- People who feel rushed are less happy than those who aren't. (27% vs 42%)
- Suburbanites are happier than city folk. (36% vs 31%)
- Sunbelt people are happier than their counterparts in the cold. (37% vs 32%)

- People without are as happy as people with. ('cause they don't know what they're missing! ;P)

- Healthy = happy. (48% vs 15%)

- College grad happier than non-college ( 42% vs 30%)

- People making $30,000 to $100,000 have a similar level of happiness (~35%)

- Those making less than $30,000 have a slightly lower level (25%)
- Those making greater than $100,000 have a slightly higher level (50%)

- Conservatives are happier than liberals (40% vs 27%)
- More religious people (measured in this study by attending more church) are slightly happier

What do you think? Anything else you think brings us happiness?

Picture of a picture - an insect described on one of the trails in a Hawaii rainforest

Saturday, November 11, 2006

The Meaning of a Medical Visit

I think we're taught wrong in medical school. Or perhaps I just learned it wrong.

I used to think that being a physician was about treating patients' diseases. If Mr. X has hypertension, the treatment is antihypertensive medications. If Mr. Y has diabetes, we need to get control of his blood sugar. If Mr. Z comes in with a spot that looks like skin cancer, it needs to be biopsied. If it's skin cancer, we need to cut it out.

All this is still true. But not the whole truth.

These are all knee-jerk responses to different diseases that we see in patients. We're taught to hone our skills continuously so that we can best detect and treat disease. We're taught and tested and mentored so that our physical exam is done well. There are classes that teach you how to ask your questions so that you get the answers you need to make a diagnosis. There are classes (can you imagine!) that teach the budding medical student that there are two agendas during each patient encounter. The first is the agenda that the patient has - why they are here. The second, most importantly, is the physician's agenda - to treat the high cholesterol, to talk about weight loss, to freeze a precancerous skin lesion. You do this because there may be medical issues that do not bother the patient, but treating these today may prevent health problems in the future.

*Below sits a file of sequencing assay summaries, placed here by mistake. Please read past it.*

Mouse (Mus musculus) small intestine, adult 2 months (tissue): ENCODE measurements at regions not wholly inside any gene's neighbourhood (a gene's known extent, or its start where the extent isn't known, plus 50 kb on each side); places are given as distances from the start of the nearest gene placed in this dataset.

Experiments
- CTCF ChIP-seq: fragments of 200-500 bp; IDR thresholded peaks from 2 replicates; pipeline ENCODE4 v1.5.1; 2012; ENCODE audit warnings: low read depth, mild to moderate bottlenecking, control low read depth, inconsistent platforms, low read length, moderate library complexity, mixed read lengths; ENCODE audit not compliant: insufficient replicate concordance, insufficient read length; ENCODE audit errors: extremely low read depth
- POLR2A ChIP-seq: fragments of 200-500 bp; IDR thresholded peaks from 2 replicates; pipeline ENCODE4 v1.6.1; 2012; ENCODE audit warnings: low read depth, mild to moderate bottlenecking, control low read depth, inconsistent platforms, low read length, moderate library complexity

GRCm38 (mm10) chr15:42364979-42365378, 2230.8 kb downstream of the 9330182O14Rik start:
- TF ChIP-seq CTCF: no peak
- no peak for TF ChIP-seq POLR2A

You feel good if you're able to take care of issues on your agenda. After all, if you cut out a skin cancer, you did good, right? If you push down the blood pressure, you're decreasing the long-term strain on the heart, right? Perhaps.

But in truth, what you did during that visit is no more than what you did during that visit. Increasing a patient's Metformin dose is nothing more than just that. If she does not watch her diet, the medication change may not have any effect on blood sugar control. Which means that she's still at the same risk for long-term complications. Cutting out a skin cancer is nothing more than the physical act of removing a skin cancer. It does not mean that the cancer will not recur. Or, in the case of more serious skin cancers, that the patient will not die from the disease.

All medical decisions are based on the presumed benefits and risks of treatment. If the benefits greatly outweigh the risks, it makes sense to proceed.

There are certain situations where it is easier to guestimate these things. If it's a young person with a precancerous lesion, the temporary discomfort from liquid nitrogen is worth the possible prevention of a future skin cancer. In a patient with advanced dementia, who cannot understand who you are and what you're doing to them, who has a short expected life span, it may be more humane to leave them be and not inflict pain for long-term benefits.